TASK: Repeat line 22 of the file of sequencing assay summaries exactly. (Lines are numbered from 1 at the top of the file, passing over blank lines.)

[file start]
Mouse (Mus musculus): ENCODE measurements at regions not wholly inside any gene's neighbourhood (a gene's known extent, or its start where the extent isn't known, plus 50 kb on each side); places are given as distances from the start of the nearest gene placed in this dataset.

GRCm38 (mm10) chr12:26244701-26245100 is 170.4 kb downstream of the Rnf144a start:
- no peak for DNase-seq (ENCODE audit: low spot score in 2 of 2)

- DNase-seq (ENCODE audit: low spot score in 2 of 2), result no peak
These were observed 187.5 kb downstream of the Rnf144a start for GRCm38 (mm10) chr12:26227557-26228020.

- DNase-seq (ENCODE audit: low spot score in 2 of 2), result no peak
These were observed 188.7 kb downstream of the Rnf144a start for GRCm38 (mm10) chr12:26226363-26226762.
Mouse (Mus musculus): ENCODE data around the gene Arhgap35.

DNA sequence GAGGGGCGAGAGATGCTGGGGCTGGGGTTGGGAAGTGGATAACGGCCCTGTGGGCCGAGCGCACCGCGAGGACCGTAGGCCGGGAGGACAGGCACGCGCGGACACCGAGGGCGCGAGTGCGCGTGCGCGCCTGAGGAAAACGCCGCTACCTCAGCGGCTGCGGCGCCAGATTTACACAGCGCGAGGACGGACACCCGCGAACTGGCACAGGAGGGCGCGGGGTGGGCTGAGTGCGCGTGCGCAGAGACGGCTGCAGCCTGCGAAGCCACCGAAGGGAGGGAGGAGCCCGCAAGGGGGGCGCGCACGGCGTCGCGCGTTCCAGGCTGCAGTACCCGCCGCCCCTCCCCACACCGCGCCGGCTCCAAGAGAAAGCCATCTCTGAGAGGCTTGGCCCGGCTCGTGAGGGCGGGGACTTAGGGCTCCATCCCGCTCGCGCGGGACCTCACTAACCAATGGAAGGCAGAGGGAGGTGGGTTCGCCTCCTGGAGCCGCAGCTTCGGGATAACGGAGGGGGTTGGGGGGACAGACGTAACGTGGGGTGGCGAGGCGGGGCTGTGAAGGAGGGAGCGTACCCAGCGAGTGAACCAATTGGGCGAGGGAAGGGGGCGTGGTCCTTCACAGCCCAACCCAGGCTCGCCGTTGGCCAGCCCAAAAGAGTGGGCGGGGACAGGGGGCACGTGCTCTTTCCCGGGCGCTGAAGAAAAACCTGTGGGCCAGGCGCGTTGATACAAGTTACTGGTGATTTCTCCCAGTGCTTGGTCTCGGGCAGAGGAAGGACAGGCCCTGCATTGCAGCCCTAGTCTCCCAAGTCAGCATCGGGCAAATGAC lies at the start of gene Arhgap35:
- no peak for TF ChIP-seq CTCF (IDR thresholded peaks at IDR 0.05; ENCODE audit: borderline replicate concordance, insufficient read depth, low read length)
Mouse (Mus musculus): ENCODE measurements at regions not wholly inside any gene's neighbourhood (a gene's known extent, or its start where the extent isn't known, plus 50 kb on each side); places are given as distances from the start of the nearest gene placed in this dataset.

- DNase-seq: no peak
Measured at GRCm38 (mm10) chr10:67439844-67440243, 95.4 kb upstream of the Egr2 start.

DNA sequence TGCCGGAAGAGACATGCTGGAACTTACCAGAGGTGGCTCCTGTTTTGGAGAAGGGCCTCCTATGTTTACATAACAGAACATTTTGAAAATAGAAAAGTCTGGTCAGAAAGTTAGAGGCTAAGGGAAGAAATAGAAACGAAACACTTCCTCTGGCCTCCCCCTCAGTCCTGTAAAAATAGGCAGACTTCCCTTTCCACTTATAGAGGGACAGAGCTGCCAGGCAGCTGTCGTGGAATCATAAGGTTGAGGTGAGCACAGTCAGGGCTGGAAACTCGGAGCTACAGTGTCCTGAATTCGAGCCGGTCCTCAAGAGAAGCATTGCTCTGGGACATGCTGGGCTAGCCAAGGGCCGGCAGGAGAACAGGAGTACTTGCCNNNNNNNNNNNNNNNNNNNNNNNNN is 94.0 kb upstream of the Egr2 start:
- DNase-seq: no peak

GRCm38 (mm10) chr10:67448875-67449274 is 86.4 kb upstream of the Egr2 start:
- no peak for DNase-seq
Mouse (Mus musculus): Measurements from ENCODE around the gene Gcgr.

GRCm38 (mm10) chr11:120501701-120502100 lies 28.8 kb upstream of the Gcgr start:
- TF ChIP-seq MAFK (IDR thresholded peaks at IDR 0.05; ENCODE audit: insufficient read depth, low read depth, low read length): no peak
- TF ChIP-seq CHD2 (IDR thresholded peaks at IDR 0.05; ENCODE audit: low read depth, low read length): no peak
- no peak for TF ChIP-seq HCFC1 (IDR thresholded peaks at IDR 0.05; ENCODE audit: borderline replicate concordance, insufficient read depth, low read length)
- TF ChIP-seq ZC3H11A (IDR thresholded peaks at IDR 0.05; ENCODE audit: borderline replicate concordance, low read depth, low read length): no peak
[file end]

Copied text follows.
- no peak for TF ChIP-seq HCFC1 (IDR thresholded peaks at IDR 0.05; ENCODE audit: borderline replicate concordance, insufficient read depth, low read length)